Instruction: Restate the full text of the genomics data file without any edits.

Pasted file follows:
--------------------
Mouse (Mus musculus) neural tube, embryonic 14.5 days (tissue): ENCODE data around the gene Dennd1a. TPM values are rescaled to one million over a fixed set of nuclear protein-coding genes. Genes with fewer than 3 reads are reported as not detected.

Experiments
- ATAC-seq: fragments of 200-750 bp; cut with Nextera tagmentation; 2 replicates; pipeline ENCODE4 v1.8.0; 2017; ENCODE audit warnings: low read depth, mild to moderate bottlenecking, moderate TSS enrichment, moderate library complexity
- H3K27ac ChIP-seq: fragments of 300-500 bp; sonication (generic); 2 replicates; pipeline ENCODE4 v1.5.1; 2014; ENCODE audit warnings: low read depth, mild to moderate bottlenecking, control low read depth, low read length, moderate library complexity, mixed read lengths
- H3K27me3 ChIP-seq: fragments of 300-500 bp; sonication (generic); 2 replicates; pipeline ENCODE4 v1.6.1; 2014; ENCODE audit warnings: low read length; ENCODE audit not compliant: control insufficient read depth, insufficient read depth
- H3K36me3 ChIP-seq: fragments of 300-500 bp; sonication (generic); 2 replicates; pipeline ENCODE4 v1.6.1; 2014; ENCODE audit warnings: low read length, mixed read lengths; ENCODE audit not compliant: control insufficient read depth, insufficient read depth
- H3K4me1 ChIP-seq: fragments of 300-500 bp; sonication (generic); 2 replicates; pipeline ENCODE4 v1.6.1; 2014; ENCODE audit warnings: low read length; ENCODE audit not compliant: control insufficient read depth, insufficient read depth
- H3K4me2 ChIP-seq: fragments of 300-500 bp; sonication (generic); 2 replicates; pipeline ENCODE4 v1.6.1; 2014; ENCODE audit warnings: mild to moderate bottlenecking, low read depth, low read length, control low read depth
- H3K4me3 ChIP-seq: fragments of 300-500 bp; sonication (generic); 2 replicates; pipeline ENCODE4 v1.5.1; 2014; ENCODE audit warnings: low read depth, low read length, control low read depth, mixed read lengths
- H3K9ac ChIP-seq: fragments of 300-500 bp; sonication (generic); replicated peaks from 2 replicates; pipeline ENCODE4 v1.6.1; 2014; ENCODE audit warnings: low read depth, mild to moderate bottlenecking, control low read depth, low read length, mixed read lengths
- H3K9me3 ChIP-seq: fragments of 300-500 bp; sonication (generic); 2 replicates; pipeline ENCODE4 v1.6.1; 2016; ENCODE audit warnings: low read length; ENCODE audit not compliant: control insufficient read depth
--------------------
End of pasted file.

Mouse (Mus musculus) neural tube, embryonic 14.5 days (tissue): ENCODE data around the gene Dennd1a. TPM values are rescaled to one million over a fixed set of nuclear protein-coding genes. Genes with fewer than 3 reads are reported as not detected.

Experiments
- ATAC-seq: fragments of 200-750 bp; cut with Nextera tagmentation; 2 replicates; pipeline ENCODE4 v1.8.0; 2017; ENCODE audit warnings: low read depth, mild to moderate bottlenecking, moderate TSS enrichment, moderate library complexity
- H3K27ac ChIP-seq: fragments of 300-500 bp; sonication (generic); 2 replicates; pipeline ENCODE4 v1.5.1; 2014; ENCODE audit warnings: low read depth, mild to moderate bottlenecking, control low read depth, low read length, moderate library complexity, mixed read lengths
- H3K27me3 ChIP-seq: fragments of 300-500 bp; sonication (generic); 2 replicates; pipeline ENCODE4 v1.6.1; 2014; ENCODE audit warnings: low read length; ENCODE audit not compliant: control insufficient read depth, insufficient read depth
- H3K36me3 ChIP-seq: fragments of 300-500 bp; sonication (generic); 2 replicates; pipeline ENCODE4 v1.6.1; 2014; ENCODE audit warnings: low read length, mixed read lengths; ENCODE audit not compliant: control insufficient read depth, insufficient read depth
- H3K4me1 ChIP-seq: fragments of 300-500 bp; sonication (generic); 2 replicates; pipeline ENCODE4 v1.6.1; 2014; ENCODE audit warnings: low read length; ENCODE audit not compliant: control insufficient read depth, insufficient read depth
- H3K4me2 ChIP-seq: fragments of 300-500 bp; sonication (generic); 2 replicates; pipeline ENCODE4 v1.6.1; 2014; ENCODE audit warnings: mild to moderate bottlenecking, low read depth, low read length, control low read depth
- H3K4me3 ChIP-seq: fragments of 300-500 bp; sonication (generic); 2 replicates; pipeline ENCODE4 v1.5.1; 2014; ENCODE audit warnings: low read depth, low read length, control low read depth, mixed read lengths
- H3K9ac ChIP-seq: fragments of 300-500 bp; sonication (generic); replicated peaks from 2 replicates; pipeline ENCODE4 v1.6.1; 2014; ENCODE audit warnings: low read depth, mild to moderate bottlenecking, control low read depth, low read length, mixed read lengths
- H3K9me3 ChIP-seq: fragments of 300-500 bp; sonication (generic); 2 replicates; pipeline ENCODE4 v1.6.1; 2016; ENCODE audit warnings: low read length; ENCODE audit not compliant: control insufficient read depth